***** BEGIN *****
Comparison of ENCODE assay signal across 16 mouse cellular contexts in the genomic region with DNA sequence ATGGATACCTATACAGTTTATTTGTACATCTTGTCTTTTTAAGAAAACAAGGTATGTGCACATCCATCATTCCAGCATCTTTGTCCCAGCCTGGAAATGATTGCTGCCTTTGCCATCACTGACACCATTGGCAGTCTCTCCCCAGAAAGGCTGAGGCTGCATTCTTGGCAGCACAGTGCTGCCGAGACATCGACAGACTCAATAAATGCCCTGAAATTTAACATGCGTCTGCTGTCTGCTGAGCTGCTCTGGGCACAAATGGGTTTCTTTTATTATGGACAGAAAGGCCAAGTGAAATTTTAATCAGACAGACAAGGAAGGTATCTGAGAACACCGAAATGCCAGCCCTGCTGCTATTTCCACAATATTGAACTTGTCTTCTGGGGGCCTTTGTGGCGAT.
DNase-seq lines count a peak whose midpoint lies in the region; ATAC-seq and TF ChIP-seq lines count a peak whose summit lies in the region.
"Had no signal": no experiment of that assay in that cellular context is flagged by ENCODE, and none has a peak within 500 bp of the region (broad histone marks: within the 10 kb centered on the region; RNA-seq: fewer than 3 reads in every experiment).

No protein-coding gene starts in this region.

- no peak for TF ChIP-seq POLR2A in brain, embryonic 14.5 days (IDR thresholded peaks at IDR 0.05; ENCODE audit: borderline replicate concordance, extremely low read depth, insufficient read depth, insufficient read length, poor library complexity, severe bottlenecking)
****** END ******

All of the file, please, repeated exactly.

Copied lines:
Comparison of ENCODE assay signal across 16 mouse cellular contexts in the genomic region with DNA sequence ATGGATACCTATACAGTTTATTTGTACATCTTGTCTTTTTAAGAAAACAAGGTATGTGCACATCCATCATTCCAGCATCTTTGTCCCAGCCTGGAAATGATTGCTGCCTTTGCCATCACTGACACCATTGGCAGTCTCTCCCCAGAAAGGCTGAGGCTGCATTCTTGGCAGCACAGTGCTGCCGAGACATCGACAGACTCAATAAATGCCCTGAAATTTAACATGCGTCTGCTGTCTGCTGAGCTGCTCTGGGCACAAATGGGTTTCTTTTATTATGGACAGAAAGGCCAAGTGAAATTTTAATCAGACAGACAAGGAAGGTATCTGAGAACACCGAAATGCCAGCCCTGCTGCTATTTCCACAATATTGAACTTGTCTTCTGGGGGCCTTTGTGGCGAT.
DNase-seq lines count a peak whose midpoint lies in the region; ATAC-seq and TF ChIP-seq lines count a peak whose summit lies in the region.
"Had no signal": no experiment of that assay in that cellular context is flagged by ENCODE, and none has a peak within 500 bp of the region (broad histone marks: within the 10 kb centered on the region; RNA-seq: fewer than 3 reads in every experiment).

No protein-coding gene starts in this region.

- no peak for TF ChIP-seq POLR2A in brain, embryonic 14.5 days (IDR thresholded peaks at IDR 0.05; ENCODE audit: borderline replicate concordance, extremely low read depth, insufficient read depth, insufficient read length, poor library complexity, severe bottlenecking)